Thursday, April 4, 2019
Imaging Localized Neuronal Activity at Fast Time Scales through Biomechanics
Mapping neuronal activity noninvasively is a key requirement for neuroscience. Traditional functional Magnetic Resonance Imaging (fMRI) is based on a neuro-vascular coupling that has a temporal response of seconds and hence cannot measure high-level cognitive processes evolving in tens of milliseconds. To advance neuroscience, imaging of fast neuronal processes is required. In this talk, I will present results showing that there is a neuro-mechanical coupling that has a much faster temporal response than traditional fMRI. Results will be presented both from mice where a repetitive electric stimulation was applied to the hind limb together with more recent preliminary data from humans where a visual stimulus was used. To demonstrate a neuro-mechanical coupling, we utilized a new version of magnetic resonance elastography (MRE) that allows fast comparison of two functional states – we call this functional MRE or fMRE. In mice, we show brain stiffness changes of ~10% in response to repetitive electric stimulation of a mouse hind paw over two orders of frequency from 0.1 to 10 Hz. We demonstrate that regional patterns of stiffness modulation are synchronous with stimulus switching and evolve with frequency. For very fast stimuli (100 ms), mechanical changes are mainly located in the thalamus, which is the relay location for afferent cortical input. Preliminary data in humans is in progress and we have been able to demonstrate both a slow and fast neuro-mechanical coupling that we believe are coupled to two different physiological responses to a stimulus that occur at different time scales. In summary, our results demonstrate a new methodology for noninvasively tracking brain functional activity at high speed.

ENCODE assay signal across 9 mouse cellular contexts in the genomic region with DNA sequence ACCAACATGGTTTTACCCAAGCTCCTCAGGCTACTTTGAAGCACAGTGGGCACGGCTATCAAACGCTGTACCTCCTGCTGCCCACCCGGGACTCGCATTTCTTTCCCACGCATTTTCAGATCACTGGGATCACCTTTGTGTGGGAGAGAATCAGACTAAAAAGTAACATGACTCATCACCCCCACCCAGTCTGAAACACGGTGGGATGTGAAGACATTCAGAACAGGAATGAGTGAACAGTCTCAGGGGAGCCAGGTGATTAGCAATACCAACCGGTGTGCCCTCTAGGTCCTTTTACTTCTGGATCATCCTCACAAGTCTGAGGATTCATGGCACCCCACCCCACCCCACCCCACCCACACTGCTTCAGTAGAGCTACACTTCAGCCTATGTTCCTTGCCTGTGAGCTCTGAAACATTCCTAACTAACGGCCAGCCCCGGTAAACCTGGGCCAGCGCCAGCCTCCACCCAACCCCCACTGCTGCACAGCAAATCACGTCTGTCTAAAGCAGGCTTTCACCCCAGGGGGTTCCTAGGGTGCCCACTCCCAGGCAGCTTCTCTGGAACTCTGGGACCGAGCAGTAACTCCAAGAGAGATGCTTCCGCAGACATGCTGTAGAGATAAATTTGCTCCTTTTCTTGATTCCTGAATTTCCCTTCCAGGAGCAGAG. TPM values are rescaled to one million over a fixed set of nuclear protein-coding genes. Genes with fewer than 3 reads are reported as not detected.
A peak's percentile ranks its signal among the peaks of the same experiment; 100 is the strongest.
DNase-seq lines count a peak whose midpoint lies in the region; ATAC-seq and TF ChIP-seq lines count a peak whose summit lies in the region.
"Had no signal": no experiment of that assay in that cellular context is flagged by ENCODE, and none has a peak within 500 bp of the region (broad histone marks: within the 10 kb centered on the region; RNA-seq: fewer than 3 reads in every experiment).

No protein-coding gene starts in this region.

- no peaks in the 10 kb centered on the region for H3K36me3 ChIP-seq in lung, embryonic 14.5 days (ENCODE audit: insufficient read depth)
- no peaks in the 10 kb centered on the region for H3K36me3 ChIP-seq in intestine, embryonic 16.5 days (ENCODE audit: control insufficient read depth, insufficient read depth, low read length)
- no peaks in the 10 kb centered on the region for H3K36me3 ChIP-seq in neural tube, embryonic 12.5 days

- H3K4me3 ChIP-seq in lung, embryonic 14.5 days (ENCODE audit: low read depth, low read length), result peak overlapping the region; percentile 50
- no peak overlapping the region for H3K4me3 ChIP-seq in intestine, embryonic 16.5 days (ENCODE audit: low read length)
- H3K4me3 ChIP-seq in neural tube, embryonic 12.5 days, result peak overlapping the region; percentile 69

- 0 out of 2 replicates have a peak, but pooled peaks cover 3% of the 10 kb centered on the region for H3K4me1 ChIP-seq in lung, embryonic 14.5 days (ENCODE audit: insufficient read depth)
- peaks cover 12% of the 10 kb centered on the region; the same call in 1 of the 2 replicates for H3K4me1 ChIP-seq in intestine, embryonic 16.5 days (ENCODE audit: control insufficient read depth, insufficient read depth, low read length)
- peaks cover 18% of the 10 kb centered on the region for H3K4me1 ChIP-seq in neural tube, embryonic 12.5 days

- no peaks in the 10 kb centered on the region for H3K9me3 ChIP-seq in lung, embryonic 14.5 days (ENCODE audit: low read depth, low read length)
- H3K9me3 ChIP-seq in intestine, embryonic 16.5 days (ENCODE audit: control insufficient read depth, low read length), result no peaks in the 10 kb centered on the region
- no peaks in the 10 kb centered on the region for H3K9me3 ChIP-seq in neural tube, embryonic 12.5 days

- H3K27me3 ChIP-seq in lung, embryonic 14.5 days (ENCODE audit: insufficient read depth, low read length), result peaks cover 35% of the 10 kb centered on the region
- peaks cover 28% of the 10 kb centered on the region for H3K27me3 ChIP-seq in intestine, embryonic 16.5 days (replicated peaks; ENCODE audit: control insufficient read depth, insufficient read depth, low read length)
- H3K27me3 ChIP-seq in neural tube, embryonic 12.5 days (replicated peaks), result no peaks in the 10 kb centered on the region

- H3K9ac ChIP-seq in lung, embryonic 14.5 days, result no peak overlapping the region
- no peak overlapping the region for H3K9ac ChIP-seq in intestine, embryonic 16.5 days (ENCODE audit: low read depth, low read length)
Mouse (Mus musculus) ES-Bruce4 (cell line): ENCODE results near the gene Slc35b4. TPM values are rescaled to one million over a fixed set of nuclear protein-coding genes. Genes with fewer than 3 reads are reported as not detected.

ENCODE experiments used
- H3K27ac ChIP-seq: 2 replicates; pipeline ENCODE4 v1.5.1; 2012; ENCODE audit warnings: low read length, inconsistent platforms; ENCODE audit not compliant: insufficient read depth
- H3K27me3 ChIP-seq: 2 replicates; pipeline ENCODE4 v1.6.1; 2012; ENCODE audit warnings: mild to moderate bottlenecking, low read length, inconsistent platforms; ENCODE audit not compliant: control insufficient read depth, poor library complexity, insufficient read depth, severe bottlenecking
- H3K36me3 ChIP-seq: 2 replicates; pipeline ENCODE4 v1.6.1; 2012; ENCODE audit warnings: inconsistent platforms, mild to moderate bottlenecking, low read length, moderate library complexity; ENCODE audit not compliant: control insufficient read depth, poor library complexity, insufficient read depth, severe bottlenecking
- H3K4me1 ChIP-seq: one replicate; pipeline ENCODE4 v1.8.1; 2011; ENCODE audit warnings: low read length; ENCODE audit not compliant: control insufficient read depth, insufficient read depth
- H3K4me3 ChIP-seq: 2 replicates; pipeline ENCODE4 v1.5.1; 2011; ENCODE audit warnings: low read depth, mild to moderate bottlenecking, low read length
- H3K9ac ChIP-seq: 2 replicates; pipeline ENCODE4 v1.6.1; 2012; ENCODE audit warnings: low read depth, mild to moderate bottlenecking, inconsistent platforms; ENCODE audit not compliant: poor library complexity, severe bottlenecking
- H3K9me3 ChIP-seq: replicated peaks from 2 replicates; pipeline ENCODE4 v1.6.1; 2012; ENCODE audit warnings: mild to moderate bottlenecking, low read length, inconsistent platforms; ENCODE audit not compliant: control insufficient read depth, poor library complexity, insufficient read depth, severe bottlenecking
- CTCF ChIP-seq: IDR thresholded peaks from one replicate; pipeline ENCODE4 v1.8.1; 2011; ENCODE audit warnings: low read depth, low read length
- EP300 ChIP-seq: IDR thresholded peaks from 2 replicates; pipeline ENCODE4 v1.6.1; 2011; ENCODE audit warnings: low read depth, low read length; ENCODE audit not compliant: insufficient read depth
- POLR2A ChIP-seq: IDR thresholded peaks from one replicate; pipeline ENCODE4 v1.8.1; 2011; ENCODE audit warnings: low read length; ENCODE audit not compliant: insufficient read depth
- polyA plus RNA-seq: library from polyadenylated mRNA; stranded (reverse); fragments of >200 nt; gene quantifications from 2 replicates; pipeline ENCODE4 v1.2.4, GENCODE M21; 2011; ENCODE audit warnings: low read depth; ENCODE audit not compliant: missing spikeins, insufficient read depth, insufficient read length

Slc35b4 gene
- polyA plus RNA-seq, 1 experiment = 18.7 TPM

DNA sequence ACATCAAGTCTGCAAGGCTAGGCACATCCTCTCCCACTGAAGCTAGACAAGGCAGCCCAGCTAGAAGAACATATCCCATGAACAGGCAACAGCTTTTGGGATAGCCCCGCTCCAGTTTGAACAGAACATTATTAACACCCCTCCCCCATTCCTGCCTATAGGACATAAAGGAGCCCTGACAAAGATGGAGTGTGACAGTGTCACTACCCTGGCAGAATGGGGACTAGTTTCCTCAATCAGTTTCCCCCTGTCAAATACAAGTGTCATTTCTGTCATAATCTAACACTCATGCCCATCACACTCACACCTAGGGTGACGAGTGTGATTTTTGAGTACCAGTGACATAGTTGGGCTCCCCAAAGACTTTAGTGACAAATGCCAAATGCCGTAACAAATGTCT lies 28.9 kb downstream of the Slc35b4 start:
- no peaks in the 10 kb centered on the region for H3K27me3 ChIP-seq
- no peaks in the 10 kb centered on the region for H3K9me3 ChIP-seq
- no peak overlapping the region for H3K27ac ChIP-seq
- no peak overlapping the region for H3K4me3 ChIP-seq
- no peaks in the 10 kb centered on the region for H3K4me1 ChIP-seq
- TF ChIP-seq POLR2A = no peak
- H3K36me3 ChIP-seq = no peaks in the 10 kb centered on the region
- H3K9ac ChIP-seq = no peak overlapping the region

Dr. Samuel Patz received his PhD in Physics from Brandeis University in 1979 where he used NMR as a tool to measure the critical behavior of an antiferromagnet. He spent two years as a postdoc at Brandeis and then worked at Xerox in Rochester, NY as an applied research scientist. He decided to return to academia in 1983 when the field of MRI was just getting started. He joined W.S. Moore and R.C. Hawkes at Harvard Medical School and the Brigham and Women’s Hospital (BWH) as a postdoc. By 1986, Patz and Hawkes developed a novel method to measure slow fluid flow using a technique known as Steady State Free Precession (SSFP) and resulted in Patz receiving his first NIH R01 grant in 1987. In the early 1990’s, Dr. Patz and colleagues M. Hrovat and Y.M. Pulyer developed a novel nonlinear spatial encoding methodology for MRI based on a periodic and linear field: Axsin(ky). In the mid-1990’s, Dr. Patz became interested in a new technology known as hyperpolarized noble gas MRI. This technology uses a laser to magnetize either 3He or 129Xe gas to polarization levels that are ~105 times larger than the typical Boltzmann polarization achieved by a high field MRI scanner. Together with colleagues from the Harvard Smithsonian Center for Astrophysics, this technique was used to study gas diffusion in porous media. This naturally led to applying this technology to the lung and this is an area where Patz then devoted a substantial portion of his effort for the next twenty years. His pulmonary MRI group obtained the world’s first human images of gas exchange using 129Xe MRI. They also developed an analytical model that is currently used to model the septal uptake of xenon after inhalation. Interest in the lung also led to development of a portable, low field, permanent magnet MRI device, called the Lung Density Monitor (LDM). The LDM, which is still an active project, is designed to be used in the medical ICU to assist pulmonologists in setting safe mechanical ventilation pressures in order to avoid ventilator inducted lung injury. Six years ago, Patz became interested in Magnetic Resonance Elastography (MRE). Through a strong collaboration and assistance from R. Sinkus of King’s College London, who is one of the pioneers of MRE, a program in mouse brain MRE was begun. What we discovered, and which is the subject of this talk, is a completely new type of MRI contrast, i.e. a change in the shear modulus that depends on external functional stimulus. In analogy to fMRI, we call this functional MRE or fMRE.